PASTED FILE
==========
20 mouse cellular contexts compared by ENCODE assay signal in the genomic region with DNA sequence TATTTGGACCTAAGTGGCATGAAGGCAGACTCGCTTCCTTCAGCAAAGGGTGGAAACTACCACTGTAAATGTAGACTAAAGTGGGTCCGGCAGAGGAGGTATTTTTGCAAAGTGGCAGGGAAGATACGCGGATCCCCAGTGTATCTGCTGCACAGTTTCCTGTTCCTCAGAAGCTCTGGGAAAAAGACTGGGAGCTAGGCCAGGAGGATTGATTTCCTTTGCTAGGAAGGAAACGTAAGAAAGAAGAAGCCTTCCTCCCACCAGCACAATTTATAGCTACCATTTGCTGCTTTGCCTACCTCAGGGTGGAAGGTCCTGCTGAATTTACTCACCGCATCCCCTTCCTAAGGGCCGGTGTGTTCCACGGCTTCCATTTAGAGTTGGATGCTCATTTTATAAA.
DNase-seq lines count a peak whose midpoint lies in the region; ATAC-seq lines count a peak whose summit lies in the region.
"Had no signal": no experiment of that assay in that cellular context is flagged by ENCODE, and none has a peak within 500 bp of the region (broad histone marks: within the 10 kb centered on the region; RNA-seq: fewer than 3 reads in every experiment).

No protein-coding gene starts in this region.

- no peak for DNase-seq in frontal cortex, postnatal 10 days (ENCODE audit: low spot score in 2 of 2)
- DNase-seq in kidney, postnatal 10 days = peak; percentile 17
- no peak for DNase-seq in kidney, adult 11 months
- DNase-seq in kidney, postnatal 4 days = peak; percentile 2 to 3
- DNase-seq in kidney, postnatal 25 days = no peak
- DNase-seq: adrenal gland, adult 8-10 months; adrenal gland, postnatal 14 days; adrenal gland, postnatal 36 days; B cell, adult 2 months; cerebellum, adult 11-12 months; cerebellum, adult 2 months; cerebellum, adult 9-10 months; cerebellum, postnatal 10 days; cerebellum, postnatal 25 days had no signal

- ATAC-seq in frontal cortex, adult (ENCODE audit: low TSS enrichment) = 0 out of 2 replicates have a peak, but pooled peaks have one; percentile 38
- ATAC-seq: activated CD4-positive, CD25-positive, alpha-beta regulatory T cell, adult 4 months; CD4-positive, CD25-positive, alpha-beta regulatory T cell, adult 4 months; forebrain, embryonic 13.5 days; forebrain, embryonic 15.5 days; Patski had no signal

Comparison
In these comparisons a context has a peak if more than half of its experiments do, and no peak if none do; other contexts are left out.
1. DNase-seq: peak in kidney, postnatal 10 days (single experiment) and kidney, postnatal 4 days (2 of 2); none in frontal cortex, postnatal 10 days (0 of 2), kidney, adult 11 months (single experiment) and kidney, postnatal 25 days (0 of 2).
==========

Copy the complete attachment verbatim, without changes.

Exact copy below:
20 mouse cellular contexts compared by ENCODE assay signal in the genomic region with DNA sequence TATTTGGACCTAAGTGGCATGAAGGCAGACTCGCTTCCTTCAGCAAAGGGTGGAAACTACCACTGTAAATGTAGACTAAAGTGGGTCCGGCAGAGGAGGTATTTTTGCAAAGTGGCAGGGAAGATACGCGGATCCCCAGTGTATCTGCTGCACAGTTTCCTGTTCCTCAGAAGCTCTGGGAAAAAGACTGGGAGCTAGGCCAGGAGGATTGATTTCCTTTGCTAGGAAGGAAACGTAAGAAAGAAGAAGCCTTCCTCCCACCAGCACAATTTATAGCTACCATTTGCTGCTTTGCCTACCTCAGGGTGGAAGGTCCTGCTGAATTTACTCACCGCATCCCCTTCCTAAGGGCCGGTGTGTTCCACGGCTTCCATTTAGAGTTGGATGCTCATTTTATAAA.
DNase-seq lines count a peak whose midpoint lies in the region; ATAC-seq lines count a peak whose summit lies in the region.
"Had no signal": no experiment of that assay in that cellular context is flagged by ENCODE, and none has a peak within 500 bp of the region (broad histone marks: within the 10 kb centered on the region; RNA-seq: fewer than 3 reads in every experiment).

No protein-coding gene starts in this region.

- no peak for DNase-seq in frontal cortex, postnatal 10 days (ENCODE audit: low spot score in 2 of 2)
- DNase-seq in kidney, postnatal 10 days = peak; percentile 17
- no peak for DNase-seq in kidney, adult 11 months
- DNase-seq in kidney, postnatal 4 days = peak; percentile 2 to 3
- DNase-seq in kidney, postnatal 25 days = no peak
- DNase-seq: adrenal gland, adult 8-10 months; adrenal gland, postnatal 14 days; adrenal gland, postnatal 36 days; B cell, adult 2 months; cerebellum, adult 11-12 months; cerebellum, adult 2 months; cerebellum, adult 9-10 months; cerebellum, postnatal 10 days; cerebellum, postnatal 25 days had no signal

- ATAC-seq in frontal cortex, adult (ENCODE audit: low TSS enrichment) = 0 out of 2 replicates have a peak, but pooled peaks have one; percentile 38
- ATAC-seq: activated CD4-positive, CD25-positive, alpha-beta regulatory T cell, adult 4 months; CD4-positive, CD25-positive, alpha-beta regulatory T cell, adult 4 months; forebrain, embryonic 13.5 days; forebrain, embryonic 15.5 days; Patski had no signal

Comparison
In these comparisons a context has a peak if more than half of its experiments do, and no peak if none do; other contexts are left out.
1. DNase-seq: peak in kidney, postnatal 10 days (single experiment) and kidney, postnatal 4 days (2 of 2); none in frontal cortex, postnatal 10 days (0 of 2), kidney, adult 11 months (single experiment) and kidney, postnatal 25 days (0 of 2).